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Archiver > GEN-MEDIEVAL > 2002-12 > 1040354389


From: Renia <>
Subject: Re: Question on validity
Date: Fri, 20 Dec 2002 05:19:49 +0200
References: <019701c2a7a5$d845f120$9673f9c1@m>


AGeorgeSand wrote:
> Renia wrote:
> "Rubbish... Total crap."
>
> Calling me a liar are you?

No. I'm calling you ill-informed.

> Them's fightin words...
>
> Go to the Cheshire archives & look up the 1667 tax rolls, which
> I believe have been in part, previously posted on this list...
> they give the members of the household, including servants.

I don't remember seeing this on the list. I would be interested to see
it, or part of it, if it is available online (which I can't find, having
surfed for it). Here is part of the Hearth Tax from a Yorkshire Parish
in 1674 which I transcribed at the PRO:

1 hearth ThomasAinborough
1 hearth untaxed Margaret Almon
1 hearth untaxed Richard Almon
1 hearth Dorothy Andrew
1 hearth untaxed William Andrew
1 hearth Dorothy Andrew
1 hearth untaxed Elizabeth Andrew
1 hearth untaxed Wid Andrew
1 hearth Roger Andrews

No way of telling what relationship Margaret and Richard Almon were.
Brother and sister? Mother and son? Mother-in-law and son-in-law? Ditto
with the Andrews.

>
> as to the 1379 tax rolls, yes, I guess I was lucky.

Here are some 1379 Subsidy Rolls for Yorkshire online:

http://www.genuki.org.uk/big/eng/YKS/Misc/SubsidyRolls/YKS/SubsidyRolls1379Index.html

See how much true genealogical info you can get from that.

And some 16th century York Subsidy Rolls from

http://www.genuki.org.uk/big/eng/YKS/Misc/SubsidyRolls/ARY/ARYSubsidyRolls1Index.html


> "It's no more than a guess. You still don't know what, if any, the
> relationships were between these people."
> Humour me; let's call it a theory...

Call what a theory?

>
> "I have more than once come across two John Does, both with wives, Jane, in
> the same parish at the same time"
>
> & I have come across 6 John Does in the same parish at the same time,

Bully for you. What, if any, conclusions did you come to?

> all having kids who're hard to sort out as wives are seldom mentioned...
> wrecks havoc, but fortunately, doesnt happen all the time...

No, but it happens a lot.

>
> "The only way to diffrentiate between them, or, indeed, to realise they were
> totally different families, was to consult a family bible, in one case,
> and a bunch of 17th century wills in another. "
>
> God Bless family Bibles... may they stay in the family long enough for the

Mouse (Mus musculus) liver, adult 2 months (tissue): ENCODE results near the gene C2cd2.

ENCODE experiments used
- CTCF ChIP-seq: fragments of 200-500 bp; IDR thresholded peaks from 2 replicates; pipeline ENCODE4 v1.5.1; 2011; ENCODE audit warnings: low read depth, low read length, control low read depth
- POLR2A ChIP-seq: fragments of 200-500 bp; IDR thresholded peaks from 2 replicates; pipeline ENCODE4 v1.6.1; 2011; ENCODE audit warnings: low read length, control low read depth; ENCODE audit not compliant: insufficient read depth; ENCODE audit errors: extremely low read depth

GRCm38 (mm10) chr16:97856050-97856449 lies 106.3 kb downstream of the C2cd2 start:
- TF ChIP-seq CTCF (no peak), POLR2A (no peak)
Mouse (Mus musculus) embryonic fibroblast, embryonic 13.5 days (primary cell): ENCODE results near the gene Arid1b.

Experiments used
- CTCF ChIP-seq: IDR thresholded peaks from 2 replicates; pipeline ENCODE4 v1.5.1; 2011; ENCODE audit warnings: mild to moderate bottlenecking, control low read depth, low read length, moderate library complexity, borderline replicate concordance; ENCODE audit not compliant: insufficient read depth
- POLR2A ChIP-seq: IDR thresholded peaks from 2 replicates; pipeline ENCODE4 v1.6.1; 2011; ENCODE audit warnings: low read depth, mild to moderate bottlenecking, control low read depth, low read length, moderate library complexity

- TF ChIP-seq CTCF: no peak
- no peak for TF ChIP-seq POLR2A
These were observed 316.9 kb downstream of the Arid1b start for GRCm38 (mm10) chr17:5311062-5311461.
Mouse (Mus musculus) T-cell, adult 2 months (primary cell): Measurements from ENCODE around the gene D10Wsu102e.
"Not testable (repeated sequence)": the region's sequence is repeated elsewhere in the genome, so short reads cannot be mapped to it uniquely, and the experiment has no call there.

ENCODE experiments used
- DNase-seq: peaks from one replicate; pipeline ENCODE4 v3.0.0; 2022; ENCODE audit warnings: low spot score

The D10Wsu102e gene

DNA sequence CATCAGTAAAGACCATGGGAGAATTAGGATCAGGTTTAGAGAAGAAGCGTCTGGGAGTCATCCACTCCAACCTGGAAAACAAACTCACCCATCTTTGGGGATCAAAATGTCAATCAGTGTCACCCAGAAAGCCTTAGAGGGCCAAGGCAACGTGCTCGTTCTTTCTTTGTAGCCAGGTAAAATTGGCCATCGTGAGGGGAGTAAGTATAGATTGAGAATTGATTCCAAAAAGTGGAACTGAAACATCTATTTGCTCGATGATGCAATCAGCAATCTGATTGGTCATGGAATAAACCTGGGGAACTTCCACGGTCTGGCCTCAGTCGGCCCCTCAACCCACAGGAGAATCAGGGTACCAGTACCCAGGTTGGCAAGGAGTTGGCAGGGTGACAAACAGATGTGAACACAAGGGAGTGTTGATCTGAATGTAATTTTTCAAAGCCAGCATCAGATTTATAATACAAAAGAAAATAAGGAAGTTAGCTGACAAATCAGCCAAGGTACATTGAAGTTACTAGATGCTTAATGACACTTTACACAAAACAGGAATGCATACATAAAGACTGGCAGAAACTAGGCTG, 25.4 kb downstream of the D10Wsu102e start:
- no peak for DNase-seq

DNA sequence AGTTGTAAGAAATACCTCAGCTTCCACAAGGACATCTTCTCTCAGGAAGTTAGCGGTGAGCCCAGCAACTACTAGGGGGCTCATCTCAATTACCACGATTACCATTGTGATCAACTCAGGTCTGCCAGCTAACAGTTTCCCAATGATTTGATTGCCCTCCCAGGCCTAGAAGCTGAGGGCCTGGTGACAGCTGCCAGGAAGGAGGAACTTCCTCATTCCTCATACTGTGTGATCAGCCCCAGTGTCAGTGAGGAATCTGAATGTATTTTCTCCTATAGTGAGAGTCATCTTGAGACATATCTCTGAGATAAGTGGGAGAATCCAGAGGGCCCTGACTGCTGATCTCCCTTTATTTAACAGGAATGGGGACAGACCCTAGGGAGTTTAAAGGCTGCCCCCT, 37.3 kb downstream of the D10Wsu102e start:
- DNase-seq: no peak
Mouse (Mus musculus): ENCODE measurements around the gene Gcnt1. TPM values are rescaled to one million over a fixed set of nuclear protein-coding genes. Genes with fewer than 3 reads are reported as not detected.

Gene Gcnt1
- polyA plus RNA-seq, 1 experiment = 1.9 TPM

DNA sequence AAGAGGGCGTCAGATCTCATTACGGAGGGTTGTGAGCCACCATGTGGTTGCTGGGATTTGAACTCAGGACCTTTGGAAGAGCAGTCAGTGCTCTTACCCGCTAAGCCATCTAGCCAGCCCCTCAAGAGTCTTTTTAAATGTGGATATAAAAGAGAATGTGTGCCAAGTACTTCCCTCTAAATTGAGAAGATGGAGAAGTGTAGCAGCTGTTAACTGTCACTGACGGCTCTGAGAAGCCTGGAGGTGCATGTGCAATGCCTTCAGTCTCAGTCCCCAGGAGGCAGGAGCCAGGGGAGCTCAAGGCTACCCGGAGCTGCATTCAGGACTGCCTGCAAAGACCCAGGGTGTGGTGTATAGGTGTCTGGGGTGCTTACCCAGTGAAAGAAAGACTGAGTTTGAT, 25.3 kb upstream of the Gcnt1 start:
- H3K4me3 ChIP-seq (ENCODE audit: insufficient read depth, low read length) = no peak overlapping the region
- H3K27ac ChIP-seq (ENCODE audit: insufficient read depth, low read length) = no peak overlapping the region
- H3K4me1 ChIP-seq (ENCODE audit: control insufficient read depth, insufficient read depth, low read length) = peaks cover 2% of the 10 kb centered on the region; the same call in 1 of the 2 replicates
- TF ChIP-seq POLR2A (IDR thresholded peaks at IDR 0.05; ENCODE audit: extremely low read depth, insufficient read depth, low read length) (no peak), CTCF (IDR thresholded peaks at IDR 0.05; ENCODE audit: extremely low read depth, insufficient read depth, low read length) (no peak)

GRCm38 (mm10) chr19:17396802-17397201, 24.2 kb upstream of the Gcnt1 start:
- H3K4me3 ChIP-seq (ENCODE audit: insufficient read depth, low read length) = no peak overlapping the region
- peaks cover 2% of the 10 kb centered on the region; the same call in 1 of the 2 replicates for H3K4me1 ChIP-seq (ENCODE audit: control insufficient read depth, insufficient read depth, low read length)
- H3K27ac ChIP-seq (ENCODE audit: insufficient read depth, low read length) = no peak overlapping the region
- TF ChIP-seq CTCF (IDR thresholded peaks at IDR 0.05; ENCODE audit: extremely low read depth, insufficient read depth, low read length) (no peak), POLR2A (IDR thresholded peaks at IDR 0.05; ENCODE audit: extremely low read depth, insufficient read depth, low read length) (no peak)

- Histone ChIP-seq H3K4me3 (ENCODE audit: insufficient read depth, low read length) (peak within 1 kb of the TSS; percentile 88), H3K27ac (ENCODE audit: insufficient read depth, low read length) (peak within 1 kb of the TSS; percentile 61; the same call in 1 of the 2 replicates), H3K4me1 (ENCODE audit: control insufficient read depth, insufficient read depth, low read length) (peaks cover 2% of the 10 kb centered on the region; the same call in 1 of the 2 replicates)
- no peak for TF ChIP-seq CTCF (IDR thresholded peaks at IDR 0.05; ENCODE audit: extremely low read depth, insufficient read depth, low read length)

> genealogist to find them. Should all be called in, collected together somewhere in a central registry so the generations can consult them...

I agree.

> I'm still tracking one that's on a distant cousin (Godwin) line for
some reason, & nobody's heard of it since...
>
> "Total crap. You really don't have a clue, do you? "
> You've been studying diplomacy under hines, havent you?...

No. Under a lady from France who also posts here.

>
> its just hypothetical supposition... personally, I do fine dearie; I use books more
> than rolls, but I use rolls too & I'll bet you have more errors than I do;

I bet I don't.

> it's a characteristic of bombast, to be covering for a number of lacunes...
>
> "Parish registers in England began in 1538 (16th
> century) "
> are you sure that 1538 was in the 16th century? I mean, you found
> it necessary to note it...

As opposed to the 14th century which you declared. So yes, I found it
necessary to note it.

>
> "but most do not survive from that far back"
>
> Rubbish...
> otherwise, what were all those nasty microfilms I was poring over that
> said parish of this & parish of that, with records going back to 1480 or
> more IIRC...

Not parish registers. In fact, parish registers were always made (as you
say below) but only in 1538 was it made compulsory to keep and preserve
them. Very, very, very few survive from before this time. Victorian
vicars were notorious for trashing them or using them as furniture
props. Which parish registers did you find from 1480? This should be
made common knowledge.

>
> They werent nationally imposed before 1538,
> but they were fairly commonly kept in some areas...
> others... took their time to get around to it...
>
> "Early parish registers don't always give the name of the parent of the
> child, "
>
> Dont know what you're talking about; I have never seen a register
> that didnt give the father of the child, & Ive seen a LOT of registers...
> It's not the oldest ones that are the most scribbled, smudged, & illegible.

Well, I have transcribed parish registers. Here are the first 10
baptismal entries I transcribed from a parish register in Yorkshire:

1616/01/06 c Pawson, Thomas
1616/01/28 c Burnet, Thomas
1616/02/02 c Ingleton, Marie
1616/02/20 c Smith, John
1616/04/10 c Langdall, Dorythe
1616/04/10 c Waker, George
1616/04/17 c Burnet, Thoms [Willm crossed out]
1616/05/05 c Lyllforde, Thomas
1616/05/26 c Metcallf, John
1616/06/16 c Pybus, John

Only towards the end of 1616 do parents' names appear.

And here are the first 10 burials:

1616/01/-- Bur Webster, Margaret
1616/01/10 Bur Burnet, Leonard
1616/01/10 Bur Wetherel, Elizabeth
1616/01/12 Bur Shawe, Christer
1616/01/16 Bur Granger, Clare
1616/01/19 Bur Fysher, Clare, widow
1616/01/30 Bur Dun, James
1616/02/03 Bur Hill, Dorythye
1616/02/06 Bur Lowson, Thomas
1616/02/17 Bur Ingllton, Mary

>
> "The gentry would not discuss anything with their poorer cousins, I am
> afraid."
>
> Speak for yourself; I have the letters.
>
> Always charming to chat with you ... sort of...


And with you ... sort of ...

Now, who else does triple full-stops?

Renia


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